Fast Food or quick service restaurants are unique commercial properties. They operate late at night or 24-hours a day staffed by crews of young adults or juveniles. They are largely cash-based businesses with a high amount of workplace violence against employees. By design, they are conveniently located on major thoroughfares for quick service. The nature of this business style makes it very convenient for customers. Unfortunately, this style of operation also makes it an attractive target for aggressive or intoxicated persons, robbers, and other criminals.
Nature of the Business
Fast food restaurants were developed to fill a niche in our highly transient and mobile society. The most successful restaurants are located on major thoroughfares, in shopping and business districts, or isolated at freeway access points. These characteristics are ideal for quick service restaurant sales, but also create some special security issues unique to this business sector.
Fast-food is designed for immediate consumption on the premises or takeout. This format allows for legal loitering for teenagers or criminal types who desire to hang out for extended periods. Fast-food restaurants have cycles and patterns of clientele depending on the time of the day and day of the week. The same restaurant can cater to working commuters during the morning rush-hour, mothers with children mid-day, school students in the afternoon, families at dinnertime, young adults in the evening, and the nightclub or bar crowd past midnight. Each customer cycle brings different security challenges with it.
No two restaurants will experience the same crime problems in the exact same manner. Neighborhood crime history and patterns can change for a variety of reasons. That’s why corporate cookie-cutter security programs are not always effective at controlling patterns of crime. However, because fast-food restaurant traffic is predictable, each location should be able to identify and measure crime activity patterns unique to that restaurant and neighborhood. If the restaurant or fast-food chain corporate office is paying attention, each restaurant can be assessed for risk simply by capturing and evaluating the crime experience of the location, its competitors, and its environment.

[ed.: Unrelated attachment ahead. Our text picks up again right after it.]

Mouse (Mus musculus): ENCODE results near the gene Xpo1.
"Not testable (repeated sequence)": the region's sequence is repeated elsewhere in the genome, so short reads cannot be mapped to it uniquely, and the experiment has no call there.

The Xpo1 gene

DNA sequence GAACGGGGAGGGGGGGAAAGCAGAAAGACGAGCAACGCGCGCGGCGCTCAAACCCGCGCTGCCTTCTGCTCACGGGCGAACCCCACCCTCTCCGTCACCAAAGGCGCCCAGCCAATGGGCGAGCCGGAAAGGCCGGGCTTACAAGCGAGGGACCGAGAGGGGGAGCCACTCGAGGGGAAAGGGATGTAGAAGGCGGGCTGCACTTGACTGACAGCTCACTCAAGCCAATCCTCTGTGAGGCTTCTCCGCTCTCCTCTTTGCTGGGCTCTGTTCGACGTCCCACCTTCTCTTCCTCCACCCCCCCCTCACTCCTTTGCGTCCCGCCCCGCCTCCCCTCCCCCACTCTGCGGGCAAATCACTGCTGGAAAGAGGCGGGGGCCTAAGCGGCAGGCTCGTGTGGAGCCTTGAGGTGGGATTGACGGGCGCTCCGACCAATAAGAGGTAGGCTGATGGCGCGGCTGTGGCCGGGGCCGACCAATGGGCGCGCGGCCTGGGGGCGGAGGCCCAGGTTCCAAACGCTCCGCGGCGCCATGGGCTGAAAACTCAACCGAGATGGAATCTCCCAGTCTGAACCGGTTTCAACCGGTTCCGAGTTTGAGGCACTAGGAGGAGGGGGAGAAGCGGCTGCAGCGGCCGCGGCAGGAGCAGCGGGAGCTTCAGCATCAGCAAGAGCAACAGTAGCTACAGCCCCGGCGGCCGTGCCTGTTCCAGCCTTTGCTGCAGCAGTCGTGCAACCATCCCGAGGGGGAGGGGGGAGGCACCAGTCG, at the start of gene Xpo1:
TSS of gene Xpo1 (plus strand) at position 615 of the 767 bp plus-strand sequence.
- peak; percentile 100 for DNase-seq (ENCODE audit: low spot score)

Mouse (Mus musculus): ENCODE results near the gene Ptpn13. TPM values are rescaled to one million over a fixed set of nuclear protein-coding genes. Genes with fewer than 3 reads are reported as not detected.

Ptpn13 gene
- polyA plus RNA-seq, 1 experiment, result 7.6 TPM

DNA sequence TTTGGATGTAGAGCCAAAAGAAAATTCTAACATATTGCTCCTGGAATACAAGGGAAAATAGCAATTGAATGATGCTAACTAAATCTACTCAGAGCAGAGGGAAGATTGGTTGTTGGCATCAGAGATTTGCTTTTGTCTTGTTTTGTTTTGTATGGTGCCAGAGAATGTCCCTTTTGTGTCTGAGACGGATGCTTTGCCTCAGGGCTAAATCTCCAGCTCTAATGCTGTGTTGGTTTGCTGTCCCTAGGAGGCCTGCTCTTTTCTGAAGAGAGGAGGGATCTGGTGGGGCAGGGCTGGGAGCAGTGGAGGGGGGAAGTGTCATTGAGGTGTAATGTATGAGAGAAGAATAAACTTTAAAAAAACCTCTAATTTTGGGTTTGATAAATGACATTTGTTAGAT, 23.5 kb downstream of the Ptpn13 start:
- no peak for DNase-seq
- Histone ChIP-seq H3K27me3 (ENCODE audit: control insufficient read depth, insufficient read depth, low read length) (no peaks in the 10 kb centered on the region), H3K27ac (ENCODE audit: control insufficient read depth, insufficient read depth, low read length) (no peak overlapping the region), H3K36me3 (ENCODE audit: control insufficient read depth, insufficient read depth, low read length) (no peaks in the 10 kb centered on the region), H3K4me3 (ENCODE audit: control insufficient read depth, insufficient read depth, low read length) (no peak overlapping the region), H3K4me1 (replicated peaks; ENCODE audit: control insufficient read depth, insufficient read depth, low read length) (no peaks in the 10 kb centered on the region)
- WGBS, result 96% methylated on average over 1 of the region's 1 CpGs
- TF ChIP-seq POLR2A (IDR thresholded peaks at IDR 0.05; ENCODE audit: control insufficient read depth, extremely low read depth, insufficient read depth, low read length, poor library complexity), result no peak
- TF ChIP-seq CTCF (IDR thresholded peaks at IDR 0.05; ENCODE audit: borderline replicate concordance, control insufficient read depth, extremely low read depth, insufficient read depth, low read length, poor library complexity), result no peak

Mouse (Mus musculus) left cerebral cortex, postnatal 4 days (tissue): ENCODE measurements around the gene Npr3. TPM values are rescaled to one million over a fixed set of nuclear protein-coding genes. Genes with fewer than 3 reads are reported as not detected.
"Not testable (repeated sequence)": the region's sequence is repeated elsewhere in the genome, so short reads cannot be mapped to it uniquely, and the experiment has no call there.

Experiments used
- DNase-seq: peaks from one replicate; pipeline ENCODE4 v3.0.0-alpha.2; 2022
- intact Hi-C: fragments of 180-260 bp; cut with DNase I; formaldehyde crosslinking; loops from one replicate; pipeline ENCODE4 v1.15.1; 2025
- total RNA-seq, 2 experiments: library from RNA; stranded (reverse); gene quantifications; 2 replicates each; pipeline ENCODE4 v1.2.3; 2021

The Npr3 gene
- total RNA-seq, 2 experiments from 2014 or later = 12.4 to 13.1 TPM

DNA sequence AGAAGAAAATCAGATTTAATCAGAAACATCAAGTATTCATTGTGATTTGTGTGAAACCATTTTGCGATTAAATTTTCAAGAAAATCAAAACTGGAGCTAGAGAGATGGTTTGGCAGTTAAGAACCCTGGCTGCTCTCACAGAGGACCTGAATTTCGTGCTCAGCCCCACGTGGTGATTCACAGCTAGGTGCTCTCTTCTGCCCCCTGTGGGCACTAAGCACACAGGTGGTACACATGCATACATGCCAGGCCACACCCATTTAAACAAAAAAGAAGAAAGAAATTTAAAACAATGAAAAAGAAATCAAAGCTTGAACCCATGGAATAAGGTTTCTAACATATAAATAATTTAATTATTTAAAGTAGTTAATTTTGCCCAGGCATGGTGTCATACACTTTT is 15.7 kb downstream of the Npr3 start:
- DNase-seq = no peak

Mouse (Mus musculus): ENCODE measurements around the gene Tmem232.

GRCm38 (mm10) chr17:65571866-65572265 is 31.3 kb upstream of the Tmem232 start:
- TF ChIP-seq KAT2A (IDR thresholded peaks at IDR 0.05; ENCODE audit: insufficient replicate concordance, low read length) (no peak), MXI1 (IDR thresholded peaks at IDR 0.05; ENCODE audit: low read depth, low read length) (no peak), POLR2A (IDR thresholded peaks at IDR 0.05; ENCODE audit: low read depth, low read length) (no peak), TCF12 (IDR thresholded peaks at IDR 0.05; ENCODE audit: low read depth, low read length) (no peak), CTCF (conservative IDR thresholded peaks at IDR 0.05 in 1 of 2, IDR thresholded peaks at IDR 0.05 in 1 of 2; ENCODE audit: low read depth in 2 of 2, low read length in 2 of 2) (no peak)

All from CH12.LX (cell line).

Restaurant business operators and corporate executives shouldn’t be surprised by the results of a crime risk analysis in comparison to other locations. I’ve done thousands of risk surveys and found that the operators generally agree and understand the vulnerabilities. What they are a little sketchy on is exactly what to do about it and what it will cost. In these cases professional advice should be sought to remove the guess work and implement a program that is cost effective.
Duty to Provide Adequate Security
Most state common law obliges a fast food restaurant operator to the legal duty to provide reasonable and adequate security measures once they are on notice of prior crimes against persons that may cause harm. Failing to provide adequate security, under the circumstances, could be viewed as negligent management if an injured crime victim sued the restaurant in civil court. The fact that fast-food chain restaurants get robbed occasionally puts the entire chain on notice that such crimes are foreseeable and a business reality for them.
What is Adequate Security?